IT TAKES (A LOT MORE THAN) TWO

Lord Heseltine’s report published today may be causing a stir in Whitehall, but if its recommendations are followed through, the effect on the town hall could be much greater.

Whilst national commentators are focusing on the role of Local Enterprise Partnerships and a National Growth Council, there is relatively little attention being paid to the recommendations regarding local authorities themselves. In particular, the recommendation that:

“All two-tier English local authorities outside London should pursue a path towards unitary status. The Government should encourage this and work with authorities to clarify the process and enable it to happen.”

There are strong arguments in favour of unitary councils, but economic growth is not one of them. Lord Heseltine is right to say the power of districts is limited, but the case for unitary authorities is not much better. His report acknowledges that unitary authorities rarely match up to functional economic market areas and therefore their influence on local economies remains limited. Unitaries could perhaps boost their effectiveness by investing on a regional basis, but I can hardly see the Coalition resurrecting Regional Development Agencies any time soon.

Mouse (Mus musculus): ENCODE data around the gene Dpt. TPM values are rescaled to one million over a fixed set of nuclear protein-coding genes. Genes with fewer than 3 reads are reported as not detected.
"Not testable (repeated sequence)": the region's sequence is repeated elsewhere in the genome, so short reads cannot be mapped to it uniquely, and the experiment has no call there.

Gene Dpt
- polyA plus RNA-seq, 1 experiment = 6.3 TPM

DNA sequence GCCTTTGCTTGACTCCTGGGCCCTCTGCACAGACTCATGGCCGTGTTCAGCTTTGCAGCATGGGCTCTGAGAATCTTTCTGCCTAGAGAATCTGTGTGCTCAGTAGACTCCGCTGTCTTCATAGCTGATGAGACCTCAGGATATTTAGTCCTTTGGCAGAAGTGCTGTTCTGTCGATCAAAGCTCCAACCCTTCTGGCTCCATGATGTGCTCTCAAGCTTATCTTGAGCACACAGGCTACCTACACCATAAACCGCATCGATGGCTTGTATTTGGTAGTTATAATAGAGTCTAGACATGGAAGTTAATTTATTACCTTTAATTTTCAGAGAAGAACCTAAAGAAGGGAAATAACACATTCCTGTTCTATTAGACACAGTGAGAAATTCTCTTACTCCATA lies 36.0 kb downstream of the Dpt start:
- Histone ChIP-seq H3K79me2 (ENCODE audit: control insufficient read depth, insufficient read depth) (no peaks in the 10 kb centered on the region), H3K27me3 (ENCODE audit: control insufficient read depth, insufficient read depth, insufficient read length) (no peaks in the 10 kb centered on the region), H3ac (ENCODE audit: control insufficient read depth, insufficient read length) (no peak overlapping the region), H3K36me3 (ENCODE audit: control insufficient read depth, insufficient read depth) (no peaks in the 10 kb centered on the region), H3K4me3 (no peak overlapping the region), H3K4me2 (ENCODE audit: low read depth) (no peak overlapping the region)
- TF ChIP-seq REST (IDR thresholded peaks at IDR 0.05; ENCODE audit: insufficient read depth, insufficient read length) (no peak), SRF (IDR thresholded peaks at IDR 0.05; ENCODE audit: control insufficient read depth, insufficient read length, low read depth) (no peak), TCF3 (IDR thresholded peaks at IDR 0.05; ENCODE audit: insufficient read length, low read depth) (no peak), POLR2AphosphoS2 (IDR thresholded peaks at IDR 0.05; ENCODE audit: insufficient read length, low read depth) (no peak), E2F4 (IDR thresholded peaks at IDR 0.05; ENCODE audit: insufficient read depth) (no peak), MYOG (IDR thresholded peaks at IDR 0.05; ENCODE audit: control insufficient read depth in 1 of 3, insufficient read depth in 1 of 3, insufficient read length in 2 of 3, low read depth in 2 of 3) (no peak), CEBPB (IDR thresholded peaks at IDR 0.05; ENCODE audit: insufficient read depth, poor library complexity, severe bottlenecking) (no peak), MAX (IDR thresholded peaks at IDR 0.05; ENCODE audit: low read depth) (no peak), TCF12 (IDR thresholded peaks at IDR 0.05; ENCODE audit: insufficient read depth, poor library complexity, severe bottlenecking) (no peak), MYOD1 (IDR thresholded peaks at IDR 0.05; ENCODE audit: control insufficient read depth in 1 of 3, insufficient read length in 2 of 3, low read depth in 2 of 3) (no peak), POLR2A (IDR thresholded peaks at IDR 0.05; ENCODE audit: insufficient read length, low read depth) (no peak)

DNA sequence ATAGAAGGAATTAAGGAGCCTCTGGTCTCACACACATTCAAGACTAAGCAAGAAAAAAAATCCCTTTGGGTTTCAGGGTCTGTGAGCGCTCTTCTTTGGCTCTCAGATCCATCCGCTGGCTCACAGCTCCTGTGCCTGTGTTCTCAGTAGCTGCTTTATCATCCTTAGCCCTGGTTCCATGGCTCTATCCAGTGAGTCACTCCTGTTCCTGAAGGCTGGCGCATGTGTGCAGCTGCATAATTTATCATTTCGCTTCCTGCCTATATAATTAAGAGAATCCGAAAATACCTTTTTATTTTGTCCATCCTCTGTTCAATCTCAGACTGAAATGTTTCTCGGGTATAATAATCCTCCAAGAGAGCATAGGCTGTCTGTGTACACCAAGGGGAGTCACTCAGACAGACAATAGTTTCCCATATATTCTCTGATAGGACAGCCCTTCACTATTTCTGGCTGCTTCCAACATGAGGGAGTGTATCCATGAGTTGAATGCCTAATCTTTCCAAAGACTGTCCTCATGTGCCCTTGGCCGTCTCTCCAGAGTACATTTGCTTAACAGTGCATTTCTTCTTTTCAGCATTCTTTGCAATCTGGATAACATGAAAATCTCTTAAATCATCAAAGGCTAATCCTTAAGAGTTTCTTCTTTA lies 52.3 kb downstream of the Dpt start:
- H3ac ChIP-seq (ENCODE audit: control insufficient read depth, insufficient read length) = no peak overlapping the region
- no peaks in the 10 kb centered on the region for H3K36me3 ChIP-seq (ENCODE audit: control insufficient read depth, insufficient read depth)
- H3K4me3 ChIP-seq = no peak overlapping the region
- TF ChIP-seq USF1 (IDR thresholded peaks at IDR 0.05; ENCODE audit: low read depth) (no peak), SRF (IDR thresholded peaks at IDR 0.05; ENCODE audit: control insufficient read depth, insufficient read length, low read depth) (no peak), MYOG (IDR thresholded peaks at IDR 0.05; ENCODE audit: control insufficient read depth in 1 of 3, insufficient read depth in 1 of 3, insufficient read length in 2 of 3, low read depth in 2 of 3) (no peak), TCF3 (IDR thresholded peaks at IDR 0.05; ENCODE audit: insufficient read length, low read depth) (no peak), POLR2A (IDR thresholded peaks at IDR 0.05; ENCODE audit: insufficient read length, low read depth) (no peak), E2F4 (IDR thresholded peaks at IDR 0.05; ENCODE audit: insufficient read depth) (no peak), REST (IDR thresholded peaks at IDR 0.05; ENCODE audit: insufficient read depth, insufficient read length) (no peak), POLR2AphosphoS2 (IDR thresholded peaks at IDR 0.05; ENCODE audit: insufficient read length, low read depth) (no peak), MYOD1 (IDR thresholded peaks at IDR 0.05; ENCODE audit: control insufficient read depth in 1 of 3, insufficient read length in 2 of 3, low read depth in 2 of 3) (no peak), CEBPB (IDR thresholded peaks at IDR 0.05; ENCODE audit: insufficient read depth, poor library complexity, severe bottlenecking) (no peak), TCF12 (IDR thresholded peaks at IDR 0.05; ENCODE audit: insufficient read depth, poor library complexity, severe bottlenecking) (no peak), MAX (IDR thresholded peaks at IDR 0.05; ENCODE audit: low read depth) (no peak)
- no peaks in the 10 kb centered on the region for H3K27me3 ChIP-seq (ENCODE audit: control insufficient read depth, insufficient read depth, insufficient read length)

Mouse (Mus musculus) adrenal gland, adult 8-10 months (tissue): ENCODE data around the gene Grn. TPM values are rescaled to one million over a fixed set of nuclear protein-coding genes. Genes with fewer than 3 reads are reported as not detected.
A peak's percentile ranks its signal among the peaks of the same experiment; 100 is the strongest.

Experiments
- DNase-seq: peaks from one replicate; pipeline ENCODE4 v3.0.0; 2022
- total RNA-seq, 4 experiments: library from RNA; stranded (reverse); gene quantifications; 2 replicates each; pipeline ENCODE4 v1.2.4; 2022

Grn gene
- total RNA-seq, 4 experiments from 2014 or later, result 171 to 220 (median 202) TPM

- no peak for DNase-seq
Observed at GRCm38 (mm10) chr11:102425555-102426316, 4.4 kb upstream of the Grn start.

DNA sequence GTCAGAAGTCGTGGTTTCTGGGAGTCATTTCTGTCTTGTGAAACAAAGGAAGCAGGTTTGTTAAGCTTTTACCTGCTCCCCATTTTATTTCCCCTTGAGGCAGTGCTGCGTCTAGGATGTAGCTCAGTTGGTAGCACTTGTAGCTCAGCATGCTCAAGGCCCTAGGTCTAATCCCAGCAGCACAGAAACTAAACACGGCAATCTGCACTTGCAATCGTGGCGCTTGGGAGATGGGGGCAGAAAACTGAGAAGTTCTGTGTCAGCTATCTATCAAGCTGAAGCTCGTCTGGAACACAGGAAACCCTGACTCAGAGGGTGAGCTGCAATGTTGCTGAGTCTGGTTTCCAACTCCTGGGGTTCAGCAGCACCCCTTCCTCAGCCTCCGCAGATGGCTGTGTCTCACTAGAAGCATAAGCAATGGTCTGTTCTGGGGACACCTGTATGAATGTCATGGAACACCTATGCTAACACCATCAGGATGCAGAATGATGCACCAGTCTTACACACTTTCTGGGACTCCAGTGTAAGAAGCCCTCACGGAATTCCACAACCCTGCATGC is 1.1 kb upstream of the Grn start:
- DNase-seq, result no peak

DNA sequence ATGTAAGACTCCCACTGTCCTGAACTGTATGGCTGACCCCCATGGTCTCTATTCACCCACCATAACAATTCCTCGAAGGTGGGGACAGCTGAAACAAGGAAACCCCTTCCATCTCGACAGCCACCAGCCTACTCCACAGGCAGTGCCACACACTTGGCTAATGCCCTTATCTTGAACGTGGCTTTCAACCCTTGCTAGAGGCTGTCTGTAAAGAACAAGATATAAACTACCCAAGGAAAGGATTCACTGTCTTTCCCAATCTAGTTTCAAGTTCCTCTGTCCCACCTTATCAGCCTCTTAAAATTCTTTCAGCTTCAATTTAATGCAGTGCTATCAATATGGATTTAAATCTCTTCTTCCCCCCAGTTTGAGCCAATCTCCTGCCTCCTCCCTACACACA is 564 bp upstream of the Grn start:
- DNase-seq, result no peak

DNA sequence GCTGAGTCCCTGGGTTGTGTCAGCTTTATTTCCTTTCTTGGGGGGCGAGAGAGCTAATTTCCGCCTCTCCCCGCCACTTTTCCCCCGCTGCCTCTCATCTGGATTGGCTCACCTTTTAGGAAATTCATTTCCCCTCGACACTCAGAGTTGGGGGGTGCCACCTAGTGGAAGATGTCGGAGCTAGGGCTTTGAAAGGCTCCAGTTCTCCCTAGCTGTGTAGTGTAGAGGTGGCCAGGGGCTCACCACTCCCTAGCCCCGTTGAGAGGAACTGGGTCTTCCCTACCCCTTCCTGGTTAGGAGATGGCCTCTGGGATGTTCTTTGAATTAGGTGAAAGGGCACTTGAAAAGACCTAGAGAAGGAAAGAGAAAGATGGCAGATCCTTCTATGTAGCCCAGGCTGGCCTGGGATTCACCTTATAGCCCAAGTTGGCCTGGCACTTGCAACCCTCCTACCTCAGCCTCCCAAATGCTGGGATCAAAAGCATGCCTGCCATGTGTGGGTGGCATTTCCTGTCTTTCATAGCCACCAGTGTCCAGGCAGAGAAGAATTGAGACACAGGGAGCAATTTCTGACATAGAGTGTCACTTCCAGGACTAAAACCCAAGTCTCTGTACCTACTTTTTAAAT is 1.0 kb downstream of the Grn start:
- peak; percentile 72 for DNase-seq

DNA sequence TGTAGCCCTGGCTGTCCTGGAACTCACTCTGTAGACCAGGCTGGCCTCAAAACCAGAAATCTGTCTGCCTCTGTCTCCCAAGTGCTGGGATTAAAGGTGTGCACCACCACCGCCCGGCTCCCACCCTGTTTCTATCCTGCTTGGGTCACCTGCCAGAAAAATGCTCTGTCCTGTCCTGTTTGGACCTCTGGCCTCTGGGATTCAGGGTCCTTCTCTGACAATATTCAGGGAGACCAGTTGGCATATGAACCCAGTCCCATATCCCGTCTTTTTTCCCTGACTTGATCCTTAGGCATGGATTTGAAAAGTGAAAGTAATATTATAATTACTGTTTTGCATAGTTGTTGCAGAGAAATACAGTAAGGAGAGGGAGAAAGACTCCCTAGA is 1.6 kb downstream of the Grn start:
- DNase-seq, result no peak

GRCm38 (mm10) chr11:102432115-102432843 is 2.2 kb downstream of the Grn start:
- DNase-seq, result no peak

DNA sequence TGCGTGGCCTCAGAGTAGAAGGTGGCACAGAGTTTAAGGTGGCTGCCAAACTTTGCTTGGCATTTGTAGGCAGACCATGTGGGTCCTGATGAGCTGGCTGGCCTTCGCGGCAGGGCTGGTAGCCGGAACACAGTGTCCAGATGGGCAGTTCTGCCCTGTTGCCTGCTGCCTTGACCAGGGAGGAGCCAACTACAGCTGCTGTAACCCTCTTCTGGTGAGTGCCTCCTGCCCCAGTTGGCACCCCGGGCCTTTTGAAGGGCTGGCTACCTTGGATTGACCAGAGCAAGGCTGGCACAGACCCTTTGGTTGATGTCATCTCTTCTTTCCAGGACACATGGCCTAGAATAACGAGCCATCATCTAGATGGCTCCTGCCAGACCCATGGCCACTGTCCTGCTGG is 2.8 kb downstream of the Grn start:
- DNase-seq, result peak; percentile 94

Reorganising local government on the basis of promoting economic growth is intended to refocus attention on the issue, but is that really the most important role for our local authorities? Not only would more unitary authorities likely struggle to make a meaningful impact, but that impact would come too late to tackle our current problems, and the transition would shift attention away from areas where local authorities really can make a difference. Shouldn’t the structure of local government be guided by those services where the local authority is a key player, such as social care and public health, rather than its bit part amongst the wider cast of regional growth funds, national growth councils and local enterprise partnerships?

Economic growth is important, but to argue for unitaries as a tool for economic growth could cause real harm through deflecting focus from the core role of Councils.

MS

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